questionmarkSo, I understand the merits of re-making movies from the past, or making old TV shows into features. I also get it from a studios perspective inasmuch as it’s a known property that has a fanbase, or has made a profit in the past.

But when I see studios making adaptations of toys like “Magic 8 Ball” or “Battleship” or “Stretch Armstrong” it really bums out the aspiring writer in me. It makes me think Hollywood doesn’t want my original idea. Can you talk me down from the ledge?

— Logan
Los Angeles

Logan, I’m right there on the ledge with you. But when you look down past your shoelaces, you realize that it’s not rocks and crashing waves below. The ledge we’re standing on is about eight feet high. At the bottom is concrete.

Jump wrong, and it’s going to be painful. Jump carefully, and you’ll be fine.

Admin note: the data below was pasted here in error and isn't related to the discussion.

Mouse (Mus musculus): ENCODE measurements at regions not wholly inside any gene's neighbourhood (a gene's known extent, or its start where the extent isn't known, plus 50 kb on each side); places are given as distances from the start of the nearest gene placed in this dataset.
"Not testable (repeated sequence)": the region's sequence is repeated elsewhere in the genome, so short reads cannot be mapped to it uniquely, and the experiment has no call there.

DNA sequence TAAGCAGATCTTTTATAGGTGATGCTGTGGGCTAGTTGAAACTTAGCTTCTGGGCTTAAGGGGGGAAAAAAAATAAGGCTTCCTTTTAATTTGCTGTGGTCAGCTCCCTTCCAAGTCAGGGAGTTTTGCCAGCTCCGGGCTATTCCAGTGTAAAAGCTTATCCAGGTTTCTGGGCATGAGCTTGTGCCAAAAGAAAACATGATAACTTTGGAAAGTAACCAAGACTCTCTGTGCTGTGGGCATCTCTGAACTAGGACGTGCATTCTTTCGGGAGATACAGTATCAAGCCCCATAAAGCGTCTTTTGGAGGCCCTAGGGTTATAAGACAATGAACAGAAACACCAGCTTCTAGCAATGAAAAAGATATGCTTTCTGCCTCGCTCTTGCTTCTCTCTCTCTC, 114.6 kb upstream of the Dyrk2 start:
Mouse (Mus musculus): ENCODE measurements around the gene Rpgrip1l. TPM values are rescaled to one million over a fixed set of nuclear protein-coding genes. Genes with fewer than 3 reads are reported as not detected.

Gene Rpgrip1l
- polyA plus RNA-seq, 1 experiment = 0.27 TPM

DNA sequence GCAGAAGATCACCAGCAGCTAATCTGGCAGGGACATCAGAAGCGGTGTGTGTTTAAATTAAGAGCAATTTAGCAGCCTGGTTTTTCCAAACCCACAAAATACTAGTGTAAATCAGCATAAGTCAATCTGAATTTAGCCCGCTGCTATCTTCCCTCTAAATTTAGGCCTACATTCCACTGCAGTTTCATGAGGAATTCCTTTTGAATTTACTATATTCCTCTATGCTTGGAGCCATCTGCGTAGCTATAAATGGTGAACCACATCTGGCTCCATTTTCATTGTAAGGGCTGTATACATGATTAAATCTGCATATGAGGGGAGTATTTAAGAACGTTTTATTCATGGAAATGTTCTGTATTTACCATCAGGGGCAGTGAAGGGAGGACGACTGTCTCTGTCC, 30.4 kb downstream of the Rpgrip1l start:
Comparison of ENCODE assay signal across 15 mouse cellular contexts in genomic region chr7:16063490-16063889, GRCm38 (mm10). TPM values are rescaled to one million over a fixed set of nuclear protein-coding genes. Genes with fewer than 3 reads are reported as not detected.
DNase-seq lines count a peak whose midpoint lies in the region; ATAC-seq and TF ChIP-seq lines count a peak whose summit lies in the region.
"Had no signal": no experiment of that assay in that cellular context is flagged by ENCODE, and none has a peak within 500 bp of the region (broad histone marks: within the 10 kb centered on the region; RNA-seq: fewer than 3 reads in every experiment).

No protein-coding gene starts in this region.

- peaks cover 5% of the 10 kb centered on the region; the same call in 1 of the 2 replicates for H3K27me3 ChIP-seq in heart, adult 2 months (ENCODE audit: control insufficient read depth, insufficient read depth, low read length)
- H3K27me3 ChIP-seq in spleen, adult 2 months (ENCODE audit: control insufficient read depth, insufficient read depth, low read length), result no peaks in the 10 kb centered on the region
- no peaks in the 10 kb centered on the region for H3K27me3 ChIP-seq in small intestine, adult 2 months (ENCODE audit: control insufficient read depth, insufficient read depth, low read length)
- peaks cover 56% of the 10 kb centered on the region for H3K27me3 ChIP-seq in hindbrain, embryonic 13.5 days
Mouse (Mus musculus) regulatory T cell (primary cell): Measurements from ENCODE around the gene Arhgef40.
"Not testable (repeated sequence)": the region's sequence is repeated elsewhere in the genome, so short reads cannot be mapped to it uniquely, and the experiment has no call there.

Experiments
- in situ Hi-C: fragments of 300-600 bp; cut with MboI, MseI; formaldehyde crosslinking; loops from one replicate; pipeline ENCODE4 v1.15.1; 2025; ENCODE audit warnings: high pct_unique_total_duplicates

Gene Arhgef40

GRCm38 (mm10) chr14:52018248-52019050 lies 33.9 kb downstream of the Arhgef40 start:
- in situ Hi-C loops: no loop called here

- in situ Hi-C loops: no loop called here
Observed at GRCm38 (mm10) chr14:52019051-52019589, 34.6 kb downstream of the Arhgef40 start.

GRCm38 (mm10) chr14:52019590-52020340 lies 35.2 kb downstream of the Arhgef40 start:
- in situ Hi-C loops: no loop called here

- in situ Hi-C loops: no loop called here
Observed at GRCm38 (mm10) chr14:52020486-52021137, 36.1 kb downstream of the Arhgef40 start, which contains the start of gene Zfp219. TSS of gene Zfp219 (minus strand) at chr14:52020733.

Yes, I rolled my eyes when the “Battleship” movie was announced. But I’ll happily see a modern naval war movie, and if it has to be named after a Milton Bradley property, so be it. A hidden upside to writing a movie based on just a title is that the screenwriter has huge latitude, unlike a book or TV adaptation.

Pendulums swing. It was dumb to make a movie out of a theme park ride before Pirates of the Caribbean. This trend towards making movies out of properties with no inherent narrative will eventually end. (A big success from an original like Inception might help.) In the meantime, let’s root for the best versions of these projects.

Good movies are a blessing, regardless of the source.